We next tested the hypothesis that the broad loss of neurons in the ENS after Abx treatment would trigger a compensatory response, potentially leading to increased enteric neurogenesis [43, 44]. Sox2 is a transcription factor known as a marker of ENS progenitor cells and is largely expressed by EGC in the adult animal [45, 46]. Thus, we used HuC/D+/Sox2+ double-labeling to evaluate the presence of Sox2-expressing neurons (Fig. 4), a putative marker of enteric neurogenesis [45, 46]. We observed that the reduction of HuC/D+ neuronal numbers in the Abx-treated animals was accompanied by a reduction in Sox2+ cells in the colonic submucosal plexus (Fig. 4b). Surprisingly, we did not detect any HuC/D+/Sox2+ neurons in the submucosal plexus (Fig. 4b). In contrast, the decreased number of HuC/D+ neurons in the colonic myenteric plexus of Abx-treated animals was followed by an increase in Sox2+ cells and HuC/D+/Sox2+ neurons (Fig. 4d), indicative of increased neurogenesis in the colonic myenteric plexus of the microbiota-depleted mouse. Further, we tested whether cell proliferation was evident in the ENS by evaluating ileal and colonic sections stained for Ki67, a marker of cell proliferation. As expected, we observed Ki67+ cells at the base of the intestinal epithelial crypts, but we observed no positive staining in the ENS (Figure S5a). Moreover, we tested whether Abx treatment would lead to higher incorporation of 5-ethynyl-2′-deoxyuridine (EdU) into enteric cells, demonstrating de novo DNA synthesis. We did not detect positive EdU incorporation/staining in the ENS (Figure S5b). Thus, Abx treatment triggered region-specific increased expression of Sox2 in neurons, which is indicative of enteric neurogenesis; however, no markers of proliferation were detected in enteric neurons.
Spontaneous recolonization of bacteria restores altered GI physiology and ENS neuronal loss
We next assessed if the alterations induced by intestinal microbial depletion could be reversed following cessation of Abx treatment. We allowed spontaneous microbial recolonization for 21 days (Fig. 5a). To confirm bacterial recolonization, we assessed the bacterial load in the feces of the different groups. Bacterial load in the Abx-withdrawal (microbiota recovery) group was comparable to the control group (Figure S6). The Abx-withdrawal led to a slightly lower body weight as compared to the other two groups by the end of the experiment (Fig. 5b). Alterations in gut morphology induced by Abx treatment were normalized following bacteria recolonization (Fig. 5c, d); Abx-withdrawal mice had reduced cecal weight (Fig. 5c) and shorter small intestinal length compared to the Abx-treated group (Fig. 5d). No changes in colon length were observed (Fig. 5e). The fecal pellet output in response to stress also returned to baseline levels after recolonization (Fig. 5f), with a tendency (p = 0.10) to recovery in the wet:dry ratio of the feces (Fig. 5g).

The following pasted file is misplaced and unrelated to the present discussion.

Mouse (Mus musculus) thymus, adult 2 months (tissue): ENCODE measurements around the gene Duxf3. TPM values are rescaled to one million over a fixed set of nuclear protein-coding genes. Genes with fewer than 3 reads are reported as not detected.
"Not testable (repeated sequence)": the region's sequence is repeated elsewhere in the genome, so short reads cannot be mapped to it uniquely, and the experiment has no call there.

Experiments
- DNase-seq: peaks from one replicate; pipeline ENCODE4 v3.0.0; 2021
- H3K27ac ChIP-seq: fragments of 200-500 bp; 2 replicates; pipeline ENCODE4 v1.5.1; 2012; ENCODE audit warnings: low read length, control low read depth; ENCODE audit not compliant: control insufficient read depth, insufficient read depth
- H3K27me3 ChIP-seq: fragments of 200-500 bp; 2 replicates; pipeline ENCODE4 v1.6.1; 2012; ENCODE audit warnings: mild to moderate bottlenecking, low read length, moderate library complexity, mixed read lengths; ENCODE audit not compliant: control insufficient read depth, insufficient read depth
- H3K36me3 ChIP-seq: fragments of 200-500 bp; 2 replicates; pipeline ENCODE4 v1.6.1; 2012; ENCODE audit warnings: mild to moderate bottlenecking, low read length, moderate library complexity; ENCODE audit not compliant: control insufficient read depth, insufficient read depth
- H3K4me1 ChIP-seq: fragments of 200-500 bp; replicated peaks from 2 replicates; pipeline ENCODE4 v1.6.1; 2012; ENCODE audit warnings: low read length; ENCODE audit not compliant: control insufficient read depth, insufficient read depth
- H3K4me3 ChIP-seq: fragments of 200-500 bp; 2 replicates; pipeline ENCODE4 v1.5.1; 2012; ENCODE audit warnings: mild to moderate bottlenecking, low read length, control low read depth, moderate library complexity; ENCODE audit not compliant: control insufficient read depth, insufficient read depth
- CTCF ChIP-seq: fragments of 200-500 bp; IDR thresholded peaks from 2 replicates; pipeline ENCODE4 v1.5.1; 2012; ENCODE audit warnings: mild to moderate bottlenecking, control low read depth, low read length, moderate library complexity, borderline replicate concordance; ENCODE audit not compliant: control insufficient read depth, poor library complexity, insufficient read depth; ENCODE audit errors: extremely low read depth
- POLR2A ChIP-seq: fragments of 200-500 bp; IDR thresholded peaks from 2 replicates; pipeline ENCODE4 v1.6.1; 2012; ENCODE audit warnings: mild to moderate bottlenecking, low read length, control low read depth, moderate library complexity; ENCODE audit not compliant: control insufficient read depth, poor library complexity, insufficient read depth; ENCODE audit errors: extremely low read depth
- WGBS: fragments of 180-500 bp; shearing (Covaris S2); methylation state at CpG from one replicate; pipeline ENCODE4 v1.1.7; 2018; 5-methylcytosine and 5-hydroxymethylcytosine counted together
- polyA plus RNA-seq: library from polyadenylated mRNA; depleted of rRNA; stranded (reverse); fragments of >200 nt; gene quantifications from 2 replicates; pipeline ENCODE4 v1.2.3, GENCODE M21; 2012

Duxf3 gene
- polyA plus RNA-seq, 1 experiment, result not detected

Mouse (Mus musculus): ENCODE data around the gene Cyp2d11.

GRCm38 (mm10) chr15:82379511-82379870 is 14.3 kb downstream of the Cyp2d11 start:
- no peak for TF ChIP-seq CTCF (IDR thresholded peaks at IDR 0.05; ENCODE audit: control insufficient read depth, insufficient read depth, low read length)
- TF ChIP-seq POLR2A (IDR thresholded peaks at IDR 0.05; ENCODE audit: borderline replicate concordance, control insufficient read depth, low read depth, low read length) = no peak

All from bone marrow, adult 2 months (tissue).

To further explore the effects of bacterial depletion and recovery on secretion, segments of distal ileum were collected and mounted in Ussing chambers. No differences in ion transport, as measured by changes in short-circuit current (ΔIsc), were observed between Abx-treated and Abx-withdrawal groups when tissues were treated with veratridine, a stimulator of nerve-mediated secretion (Fig. 5h, left panel). However, when tissues were treated with carbachol, to directly activate the intestinal epithelium, we observed increased ΔIsc in tissues isolated from Abx-treated mice, which was not observed in the Abx-withdrawal group (Fig. 5h, right panel). These results suggest a role for a bacteria-dependent regulation of intestinal ion transport by epithelial cells.
The motility patterns evaluated by three different tests also demonstrated a recovery to initial baseline levels after bacterial recolonization (Fig. 5i–k). Lastly, evaluating intestinal permeability, we observed an elevated concentration of FSA in the serum of Abx-treated mice, and this returned to baseline levels in the Abx-withdrawal group (Fig. 5l). Here, we also investigated whether the distal ileum may be contributing to the increased gut permeability of the Abx-treated mice. We measured the transepithelial electrical resistance (TER) of the distal ileum in the Ussing chambers. Interestingly, no differences were observed among the three groups (control: 27.17 ± 1.46 Ω/cm2; Abx: 32.18 ± 7.19 Ω/cm2; Abx-withdrawal: 31.39 ± 3.01 Ω/cm2; one-way ANOVA). Overall, spontaneous reconstitution of the intestinal microbiota restored most of the altered physiological parameters induced by Abx treatment.